How to map out your career ambitions

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Part of the challenge of figuring out how to grow in your career is competing against other people in the industry who want to improve their performance as well. If you can work out how to improve your capabilities more quickly than they do, you’ll improve your current performance and earn future opportunities. Development matters in ensuring career growth, so it’s worth considering potential ways that you can chart the shortest and surest path to success.
mapoutambitions | Teamrecruit
Research has shown that we grow most successfully through a combination of on-the-job, social and formal learning known as the 70-20-10 model. This model says that roughly 70% of your professional growth comes from work experiences, 20% from interactions with others, and 10% from formal education. 

Think of career growth as a cycle where you successfully perform tasks, receive feedback and then perform even better following the feedback. This growth cycle is powered by your experience, so it makes sense to consider which of those experiences matter most to your improvement so that you can gain as many of them as quickly as possible.

Determine where you are coming from and going to

In order to create a successful development plan, you will need to be clear about your starting point and desired destination. To assess this more accurately, you can use the “from/to” framework, which describes where you are today and your next big destination.

Examples of great from/to statements include:

  • From a Technical individual who adds value through expertise and closely follows others’ directions, to a leader who creates a clear strategy and delivers results through a small team.
  • From a sales professional who can appear aloof and dismissive of those with less intellectual horsepower, to a general manager who aligns and inspires a region through personal connections and demonstrates genuine care for people.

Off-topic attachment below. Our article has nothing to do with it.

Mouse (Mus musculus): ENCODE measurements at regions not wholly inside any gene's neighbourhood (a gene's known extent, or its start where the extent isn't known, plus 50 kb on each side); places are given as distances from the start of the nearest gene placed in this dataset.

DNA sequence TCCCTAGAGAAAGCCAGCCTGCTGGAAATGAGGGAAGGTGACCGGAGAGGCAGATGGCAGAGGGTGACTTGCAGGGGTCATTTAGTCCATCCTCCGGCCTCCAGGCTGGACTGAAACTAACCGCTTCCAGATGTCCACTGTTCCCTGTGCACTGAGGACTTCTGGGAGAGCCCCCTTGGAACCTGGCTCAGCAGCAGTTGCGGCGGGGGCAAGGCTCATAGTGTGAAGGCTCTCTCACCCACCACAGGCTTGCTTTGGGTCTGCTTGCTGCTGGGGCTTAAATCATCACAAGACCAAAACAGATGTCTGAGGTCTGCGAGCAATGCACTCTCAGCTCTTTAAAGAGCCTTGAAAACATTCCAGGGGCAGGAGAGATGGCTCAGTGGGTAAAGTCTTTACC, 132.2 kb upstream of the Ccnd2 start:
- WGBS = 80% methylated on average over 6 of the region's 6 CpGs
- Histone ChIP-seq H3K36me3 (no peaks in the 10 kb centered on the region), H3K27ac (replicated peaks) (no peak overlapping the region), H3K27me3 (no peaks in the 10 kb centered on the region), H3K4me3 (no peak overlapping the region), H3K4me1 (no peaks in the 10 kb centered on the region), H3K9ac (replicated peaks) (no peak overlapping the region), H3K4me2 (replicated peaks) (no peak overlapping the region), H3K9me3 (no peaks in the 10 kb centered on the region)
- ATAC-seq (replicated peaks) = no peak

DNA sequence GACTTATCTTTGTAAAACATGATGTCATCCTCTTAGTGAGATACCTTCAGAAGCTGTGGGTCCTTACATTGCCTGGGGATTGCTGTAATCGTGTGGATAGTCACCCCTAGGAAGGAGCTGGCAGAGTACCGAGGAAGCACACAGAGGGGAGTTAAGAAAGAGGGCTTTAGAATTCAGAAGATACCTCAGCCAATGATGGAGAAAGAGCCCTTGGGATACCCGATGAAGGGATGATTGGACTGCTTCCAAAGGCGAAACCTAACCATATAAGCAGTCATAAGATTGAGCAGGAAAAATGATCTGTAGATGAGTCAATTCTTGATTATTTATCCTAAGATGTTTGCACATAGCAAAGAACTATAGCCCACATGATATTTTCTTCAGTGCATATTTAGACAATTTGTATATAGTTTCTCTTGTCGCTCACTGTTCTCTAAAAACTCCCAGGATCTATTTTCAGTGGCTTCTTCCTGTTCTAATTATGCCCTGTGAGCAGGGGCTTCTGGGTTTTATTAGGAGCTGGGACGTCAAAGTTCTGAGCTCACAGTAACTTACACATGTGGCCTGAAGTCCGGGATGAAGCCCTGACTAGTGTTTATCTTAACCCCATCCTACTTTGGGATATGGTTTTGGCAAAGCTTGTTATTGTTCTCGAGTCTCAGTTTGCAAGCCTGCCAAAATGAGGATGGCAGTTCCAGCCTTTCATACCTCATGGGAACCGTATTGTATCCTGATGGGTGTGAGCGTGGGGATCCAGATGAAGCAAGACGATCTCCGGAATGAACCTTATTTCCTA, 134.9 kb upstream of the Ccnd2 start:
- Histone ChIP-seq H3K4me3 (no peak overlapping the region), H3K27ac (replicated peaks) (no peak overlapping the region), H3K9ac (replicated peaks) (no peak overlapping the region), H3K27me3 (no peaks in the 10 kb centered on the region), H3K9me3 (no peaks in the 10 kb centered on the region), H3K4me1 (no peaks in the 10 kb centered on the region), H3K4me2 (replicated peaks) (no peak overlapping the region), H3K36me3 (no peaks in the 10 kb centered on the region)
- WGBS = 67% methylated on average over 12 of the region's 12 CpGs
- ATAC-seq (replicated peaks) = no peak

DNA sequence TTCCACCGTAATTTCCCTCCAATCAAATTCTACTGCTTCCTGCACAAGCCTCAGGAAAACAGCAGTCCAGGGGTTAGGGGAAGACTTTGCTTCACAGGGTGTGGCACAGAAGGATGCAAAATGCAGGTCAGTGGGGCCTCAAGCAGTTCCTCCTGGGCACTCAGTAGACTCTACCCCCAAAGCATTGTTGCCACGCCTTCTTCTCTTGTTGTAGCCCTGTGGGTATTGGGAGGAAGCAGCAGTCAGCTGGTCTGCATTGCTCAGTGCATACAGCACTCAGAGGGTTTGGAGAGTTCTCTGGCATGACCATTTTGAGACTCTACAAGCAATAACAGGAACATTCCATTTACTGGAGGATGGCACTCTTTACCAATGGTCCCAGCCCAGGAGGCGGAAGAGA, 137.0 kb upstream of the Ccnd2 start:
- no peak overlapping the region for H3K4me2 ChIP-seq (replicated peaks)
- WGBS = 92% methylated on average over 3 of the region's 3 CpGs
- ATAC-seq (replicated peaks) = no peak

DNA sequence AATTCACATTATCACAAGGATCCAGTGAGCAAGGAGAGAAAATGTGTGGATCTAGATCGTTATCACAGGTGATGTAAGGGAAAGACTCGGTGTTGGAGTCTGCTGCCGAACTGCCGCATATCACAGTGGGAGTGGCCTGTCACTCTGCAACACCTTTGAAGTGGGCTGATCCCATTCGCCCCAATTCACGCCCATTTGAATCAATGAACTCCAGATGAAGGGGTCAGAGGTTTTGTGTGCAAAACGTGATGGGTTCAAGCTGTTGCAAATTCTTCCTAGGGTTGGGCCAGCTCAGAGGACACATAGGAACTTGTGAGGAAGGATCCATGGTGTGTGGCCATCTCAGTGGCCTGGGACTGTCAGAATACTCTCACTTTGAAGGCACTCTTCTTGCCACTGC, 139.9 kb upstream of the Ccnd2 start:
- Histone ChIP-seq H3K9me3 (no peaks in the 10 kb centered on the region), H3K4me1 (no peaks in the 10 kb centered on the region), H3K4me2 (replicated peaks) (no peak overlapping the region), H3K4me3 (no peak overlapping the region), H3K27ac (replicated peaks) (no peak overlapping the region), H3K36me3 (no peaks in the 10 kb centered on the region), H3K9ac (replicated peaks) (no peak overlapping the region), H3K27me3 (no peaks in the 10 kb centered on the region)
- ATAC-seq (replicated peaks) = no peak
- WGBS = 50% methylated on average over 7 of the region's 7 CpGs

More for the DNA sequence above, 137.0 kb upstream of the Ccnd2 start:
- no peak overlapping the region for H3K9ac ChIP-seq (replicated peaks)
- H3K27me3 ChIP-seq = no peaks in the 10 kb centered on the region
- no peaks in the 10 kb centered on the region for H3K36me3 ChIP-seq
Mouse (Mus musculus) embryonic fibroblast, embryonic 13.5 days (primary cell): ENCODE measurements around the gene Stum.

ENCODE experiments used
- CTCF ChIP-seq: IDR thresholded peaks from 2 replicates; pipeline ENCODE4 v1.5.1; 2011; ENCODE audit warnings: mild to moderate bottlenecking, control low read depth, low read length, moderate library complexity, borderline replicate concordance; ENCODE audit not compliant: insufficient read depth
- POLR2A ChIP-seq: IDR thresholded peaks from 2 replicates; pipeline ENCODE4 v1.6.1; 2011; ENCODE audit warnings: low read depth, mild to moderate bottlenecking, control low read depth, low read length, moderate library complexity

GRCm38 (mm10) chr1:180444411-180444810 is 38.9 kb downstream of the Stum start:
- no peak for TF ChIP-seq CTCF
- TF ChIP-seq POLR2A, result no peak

To help get an accurate from/to, ask some trusted superiors and colleagues for their honest opinion of your origin and destination. Introduce them to the from/to concept including examples and ask them to think about your from/to. If you tell them to be brutally honest and up front with you, their transparency will allow you to grow faster.

Once you have this input, you can create your final from/to. Consider which statements are the most direct, whether the “to” is a far enough goal to be meaningful to achieve as well as whose opinion do you trust the most. Once you have a clear from/to, you will be able to focus on fast-tracking your growth.

Creating your personal experience map

As the 70-20-10 ratio says that experiences will best accelerate your growth, you’ll need to work out which career experiences will be the most important in closing the gap between your from/to statement. To help chart your path to success, it’s helpful to have a regularly updated personal experience map.
 
A personal experience map is a practical plan that describes how you will achieve your highest performing results by showing which experiences you want to acquire in the next two to five years.
 
There are two types of experiences that will help accelerate your growth: functional experiences and management experiences. Functional experiences allow you to prove your competency in relevant skills for your career, whereas management experiences prove your performance or management ability in a variety of challenging situations. For example, proving that you can lead an equipment sales team when you have a new team in a new location and with different brands.
 

Performing well during these challenging experiences will show your company your leadership skills and versatility and that you deserve a chance for larger and more important roles. 

You can create your personal experience map after you: